Nico Segal Talks Life After Kids These Days, Lifting Lauryn Hill And ‘Donnie Trumpet’ Mixtape


/ June 13, 2013

For Nico Segal, music is music. Rap is to instrumentation what instrumentation is to rap—it’s all the same. The trumpeter of the Chi-Town Savemoney collective has been making moves since the split of his once-upon-a-time band Kids These Days, touring with Frank Ocean and now establishing himself as a vocal-less artist.

With his upcoming project, Donnie Trumpet, the 19-year-old Northsider who describes his voice to be his trumpet, hopes he can force listeners to rethink music.

“It’s how willing you are to wrap your head around concepts and how deeply you’re willing to listen,” he said over the phone on Tuesday night (June 11).

Nico admits that it was initially difficult for him to deal with the breakup of Kids These Days, but that he is excited about his next chapter. Touring with Frank Ocean is “different,” he says, but he realizes it’s an amazing opportunity. “It’s a really great challenge and I enjoy every second of it,” he says. “We have the challenge of writing lines on his songs that don’t already have lines. We have to be creative and cool, but also stay out of his way.”

With Donnie Trumpet, he has a little more leeway and knows that even with all of its features, it is something he can call his own. “Vocals on songs nowadays means that it’s their song, but if you look at old J. Dilla projects or old Madlib projects, they have projects where someone is rapping on every single song,” he says of the ‘tape, which will feature cameos by Chance the Rapper, Vic Mensa and other Savemoney artists. “The vocals on the song aren’t always the most important thing and I kind of want people to get away from that, just listen to the music.”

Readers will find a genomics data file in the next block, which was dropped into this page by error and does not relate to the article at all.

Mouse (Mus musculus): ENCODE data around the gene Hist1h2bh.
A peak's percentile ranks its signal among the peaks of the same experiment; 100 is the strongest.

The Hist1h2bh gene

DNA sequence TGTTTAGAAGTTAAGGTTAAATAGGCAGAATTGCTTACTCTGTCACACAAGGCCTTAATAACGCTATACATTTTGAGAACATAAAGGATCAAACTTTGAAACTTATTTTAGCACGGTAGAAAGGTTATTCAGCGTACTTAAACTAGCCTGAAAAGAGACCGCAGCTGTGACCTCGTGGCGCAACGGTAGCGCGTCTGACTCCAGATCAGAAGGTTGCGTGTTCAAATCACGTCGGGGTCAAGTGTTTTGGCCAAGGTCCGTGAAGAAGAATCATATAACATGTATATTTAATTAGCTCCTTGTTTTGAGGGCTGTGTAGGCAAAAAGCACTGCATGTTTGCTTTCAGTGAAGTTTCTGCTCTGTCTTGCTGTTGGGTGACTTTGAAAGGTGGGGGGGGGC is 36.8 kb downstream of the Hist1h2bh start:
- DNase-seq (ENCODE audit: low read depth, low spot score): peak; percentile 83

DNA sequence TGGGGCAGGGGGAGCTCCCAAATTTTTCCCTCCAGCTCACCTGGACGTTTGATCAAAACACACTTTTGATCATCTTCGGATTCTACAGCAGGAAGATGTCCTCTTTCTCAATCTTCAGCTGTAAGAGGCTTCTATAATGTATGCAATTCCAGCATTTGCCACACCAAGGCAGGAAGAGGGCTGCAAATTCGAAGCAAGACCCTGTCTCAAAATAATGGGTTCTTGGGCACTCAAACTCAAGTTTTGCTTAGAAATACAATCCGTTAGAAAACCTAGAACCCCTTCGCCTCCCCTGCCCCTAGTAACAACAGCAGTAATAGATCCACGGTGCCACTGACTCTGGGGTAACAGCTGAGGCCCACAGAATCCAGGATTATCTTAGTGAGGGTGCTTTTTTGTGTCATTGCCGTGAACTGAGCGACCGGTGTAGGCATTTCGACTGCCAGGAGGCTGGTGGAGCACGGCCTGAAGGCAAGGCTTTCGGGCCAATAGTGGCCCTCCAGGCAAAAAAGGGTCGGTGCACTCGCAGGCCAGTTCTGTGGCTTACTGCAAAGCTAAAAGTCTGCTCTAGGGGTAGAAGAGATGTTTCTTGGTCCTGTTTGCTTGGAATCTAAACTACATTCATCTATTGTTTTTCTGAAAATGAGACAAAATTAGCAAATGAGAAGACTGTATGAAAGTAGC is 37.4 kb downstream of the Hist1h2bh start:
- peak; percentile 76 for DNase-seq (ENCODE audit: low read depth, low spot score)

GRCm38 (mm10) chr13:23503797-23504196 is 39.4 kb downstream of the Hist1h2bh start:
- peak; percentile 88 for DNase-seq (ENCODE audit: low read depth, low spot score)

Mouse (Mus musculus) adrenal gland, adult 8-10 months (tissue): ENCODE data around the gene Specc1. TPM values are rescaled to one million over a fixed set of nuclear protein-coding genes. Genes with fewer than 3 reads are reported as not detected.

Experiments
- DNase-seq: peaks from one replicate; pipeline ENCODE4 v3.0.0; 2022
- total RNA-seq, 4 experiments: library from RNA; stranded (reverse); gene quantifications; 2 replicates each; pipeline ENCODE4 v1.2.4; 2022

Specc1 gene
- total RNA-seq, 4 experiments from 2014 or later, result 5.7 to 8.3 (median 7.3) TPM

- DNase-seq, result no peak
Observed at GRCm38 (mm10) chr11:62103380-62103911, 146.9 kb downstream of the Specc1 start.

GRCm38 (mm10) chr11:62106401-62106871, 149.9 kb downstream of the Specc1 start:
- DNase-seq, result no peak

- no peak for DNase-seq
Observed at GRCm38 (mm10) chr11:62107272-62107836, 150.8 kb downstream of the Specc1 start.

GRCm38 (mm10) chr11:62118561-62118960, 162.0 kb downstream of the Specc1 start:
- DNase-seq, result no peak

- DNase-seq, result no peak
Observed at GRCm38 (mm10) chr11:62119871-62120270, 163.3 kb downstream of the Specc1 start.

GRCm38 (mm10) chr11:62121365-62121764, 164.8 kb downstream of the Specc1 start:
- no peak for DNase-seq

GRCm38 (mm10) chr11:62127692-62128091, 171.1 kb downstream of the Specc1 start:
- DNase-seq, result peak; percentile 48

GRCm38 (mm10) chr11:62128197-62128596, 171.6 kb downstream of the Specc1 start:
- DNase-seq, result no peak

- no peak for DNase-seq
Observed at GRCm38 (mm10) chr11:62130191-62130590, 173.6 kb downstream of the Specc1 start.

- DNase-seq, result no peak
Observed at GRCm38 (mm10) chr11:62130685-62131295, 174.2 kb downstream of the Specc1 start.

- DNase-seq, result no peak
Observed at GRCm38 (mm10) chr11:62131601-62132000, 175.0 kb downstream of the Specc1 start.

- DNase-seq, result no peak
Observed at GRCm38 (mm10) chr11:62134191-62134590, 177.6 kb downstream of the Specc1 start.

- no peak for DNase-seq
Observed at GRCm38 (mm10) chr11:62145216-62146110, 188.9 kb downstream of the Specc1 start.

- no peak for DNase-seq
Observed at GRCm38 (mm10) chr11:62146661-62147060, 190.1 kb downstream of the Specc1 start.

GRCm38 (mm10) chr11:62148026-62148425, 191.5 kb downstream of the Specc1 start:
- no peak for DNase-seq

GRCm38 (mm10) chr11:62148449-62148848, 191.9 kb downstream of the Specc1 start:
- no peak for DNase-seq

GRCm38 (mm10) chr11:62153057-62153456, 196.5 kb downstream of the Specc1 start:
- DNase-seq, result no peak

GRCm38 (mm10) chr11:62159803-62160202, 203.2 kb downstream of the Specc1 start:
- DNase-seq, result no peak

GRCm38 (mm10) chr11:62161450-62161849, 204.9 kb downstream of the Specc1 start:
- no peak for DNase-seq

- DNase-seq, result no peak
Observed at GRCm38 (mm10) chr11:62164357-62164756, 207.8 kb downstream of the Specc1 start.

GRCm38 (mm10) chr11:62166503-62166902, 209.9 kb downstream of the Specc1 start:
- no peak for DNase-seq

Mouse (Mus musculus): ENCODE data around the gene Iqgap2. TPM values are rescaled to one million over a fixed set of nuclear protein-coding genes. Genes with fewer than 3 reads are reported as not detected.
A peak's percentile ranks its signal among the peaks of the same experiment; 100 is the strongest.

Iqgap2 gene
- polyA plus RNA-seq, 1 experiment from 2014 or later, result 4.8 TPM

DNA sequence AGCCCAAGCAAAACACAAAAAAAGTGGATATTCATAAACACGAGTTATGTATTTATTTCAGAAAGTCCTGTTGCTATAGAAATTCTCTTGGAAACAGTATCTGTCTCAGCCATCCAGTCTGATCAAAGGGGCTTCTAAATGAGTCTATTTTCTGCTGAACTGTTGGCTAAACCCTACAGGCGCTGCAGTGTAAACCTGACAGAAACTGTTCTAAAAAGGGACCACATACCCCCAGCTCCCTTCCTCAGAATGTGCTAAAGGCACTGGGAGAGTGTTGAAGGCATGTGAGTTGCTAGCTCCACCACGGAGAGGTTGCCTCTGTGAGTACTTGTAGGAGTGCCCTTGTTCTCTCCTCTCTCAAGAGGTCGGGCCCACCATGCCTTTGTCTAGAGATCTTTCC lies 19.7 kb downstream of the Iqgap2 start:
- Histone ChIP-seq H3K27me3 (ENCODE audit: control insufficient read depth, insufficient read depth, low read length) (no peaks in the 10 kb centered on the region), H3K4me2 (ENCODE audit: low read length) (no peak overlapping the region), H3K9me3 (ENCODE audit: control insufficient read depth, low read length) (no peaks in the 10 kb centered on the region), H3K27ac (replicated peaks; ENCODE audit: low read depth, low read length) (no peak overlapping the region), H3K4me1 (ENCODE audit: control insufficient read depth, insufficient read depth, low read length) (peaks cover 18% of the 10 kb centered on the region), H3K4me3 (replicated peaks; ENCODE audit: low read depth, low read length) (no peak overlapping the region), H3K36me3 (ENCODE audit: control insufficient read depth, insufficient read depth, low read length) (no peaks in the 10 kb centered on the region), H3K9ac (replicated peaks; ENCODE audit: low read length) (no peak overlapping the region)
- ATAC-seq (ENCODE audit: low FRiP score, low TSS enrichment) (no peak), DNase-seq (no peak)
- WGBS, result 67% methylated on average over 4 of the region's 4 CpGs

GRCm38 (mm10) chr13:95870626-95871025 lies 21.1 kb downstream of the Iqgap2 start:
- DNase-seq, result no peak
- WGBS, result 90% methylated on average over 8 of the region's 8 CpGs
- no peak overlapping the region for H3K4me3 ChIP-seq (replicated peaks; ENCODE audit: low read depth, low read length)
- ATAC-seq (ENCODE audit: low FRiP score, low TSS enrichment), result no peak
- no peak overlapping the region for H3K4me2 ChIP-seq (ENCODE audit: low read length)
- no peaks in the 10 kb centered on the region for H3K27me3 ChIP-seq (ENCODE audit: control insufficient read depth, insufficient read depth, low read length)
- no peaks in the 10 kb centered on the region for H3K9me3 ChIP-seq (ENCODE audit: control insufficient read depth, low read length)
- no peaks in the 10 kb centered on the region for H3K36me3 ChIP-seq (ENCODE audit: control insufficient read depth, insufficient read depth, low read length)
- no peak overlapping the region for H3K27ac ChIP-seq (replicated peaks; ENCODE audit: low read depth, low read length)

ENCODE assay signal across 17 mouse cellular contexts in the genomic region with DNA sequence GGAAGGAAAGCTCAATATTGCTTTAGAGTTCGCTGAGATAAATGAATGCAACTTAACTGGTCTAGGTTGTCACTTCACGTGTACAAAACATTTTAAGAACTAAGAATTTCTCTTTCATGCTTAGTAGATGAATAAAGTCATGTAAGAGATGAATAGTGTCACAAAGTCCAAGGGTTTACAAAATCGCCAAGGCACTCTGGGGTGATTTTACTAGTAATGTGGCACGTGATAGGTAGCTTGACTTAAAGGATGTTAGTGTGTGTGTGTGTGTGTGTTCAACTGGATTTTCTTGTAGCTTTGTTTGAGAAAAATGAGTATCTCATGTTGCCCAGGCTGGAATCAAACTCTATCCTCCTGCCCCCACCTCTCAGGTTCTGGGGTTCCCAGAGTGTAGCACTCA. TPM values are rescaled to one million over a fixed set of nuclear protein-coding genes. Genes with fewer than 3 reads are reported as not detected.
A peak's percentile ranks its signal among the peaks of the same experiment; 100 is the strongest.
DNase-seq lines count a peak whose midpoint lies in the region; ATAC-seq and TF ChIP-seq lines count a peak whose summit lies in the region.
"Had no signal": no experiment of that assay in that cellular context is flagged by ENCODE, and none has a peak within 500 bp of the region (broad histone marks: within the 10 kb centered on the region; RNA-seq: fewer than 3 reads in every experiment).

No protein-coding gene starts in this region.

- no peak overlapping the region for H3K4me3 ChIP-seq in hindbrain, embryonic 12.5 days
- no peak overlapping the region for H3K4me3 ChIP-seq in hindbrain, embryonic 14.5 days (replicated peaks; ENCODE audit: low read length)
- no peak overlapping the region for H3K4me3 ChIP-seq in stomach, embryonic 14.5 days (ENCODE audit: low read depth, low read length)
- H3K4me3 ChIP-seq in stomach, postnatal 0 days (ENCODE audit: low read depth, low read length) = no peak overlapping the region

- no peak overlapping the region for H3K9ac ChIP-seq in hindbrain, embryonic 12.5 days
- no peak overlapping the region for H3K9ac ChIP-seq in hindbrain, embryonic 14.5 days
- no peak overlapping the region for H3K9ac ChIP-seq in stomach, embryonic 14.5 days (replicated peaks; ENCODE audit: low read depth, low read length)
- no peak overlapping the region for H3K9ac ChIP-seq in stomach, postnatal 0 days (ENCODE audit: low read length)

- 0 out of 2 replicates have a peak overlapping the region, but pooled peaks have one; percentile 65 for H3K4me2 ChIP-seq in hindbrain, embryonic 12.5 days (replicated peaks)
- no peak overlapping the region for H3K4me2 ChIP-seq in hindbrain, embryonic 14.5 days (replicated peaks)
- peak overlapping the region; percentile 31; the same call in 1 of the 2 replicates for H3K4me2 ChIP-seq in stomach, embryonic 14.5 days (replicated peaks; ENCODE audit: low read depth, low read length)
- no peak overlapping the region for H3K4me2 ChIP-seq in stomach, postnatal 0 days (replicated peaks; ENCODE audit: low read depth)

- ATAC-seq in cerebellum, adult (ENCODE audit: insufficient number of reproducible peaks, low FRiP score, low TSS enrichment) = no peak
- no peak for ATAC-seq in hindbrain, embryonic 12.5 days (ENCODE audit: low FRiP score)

The tape’s first single, “Zion,” is an ode to a woman Segal describes as one of his biggest inspirations.

“Lauryn Hill is easily one of my favorite and most influential artists of all time,” he said. “I love that song. It’s the only cover on the whole project and it doesn’t sound like her song at all. I re-harmonized the chords and I play her melody on the trumpet as if I was singing.”

Nico hopes to build on the work of modern hip-hop inspired instrumentalists like Robert Glasper. “When I started playing in school, I didn’t like the songs they had us playing, ‘cause they were really fuckin’ boring,” says Nico. “What I started to do was play to the songs I loved and a lot of those were hip-hop and Latin and funk and what that taught me was that every kind of music has something beautiful for you to pay attention to. I don’t necessarily want to be the Miles Davis of hip-hop, but that is the way I think about it to a certain extent. The way I think about making music, is infusing these different styles and it becomes me.”

Donnie Trumpet is due on June 25, which is Nico’s 20th birthday and the same day he kicks off the worldwide tour with Frank Ocean in Germany. —Shannon Powell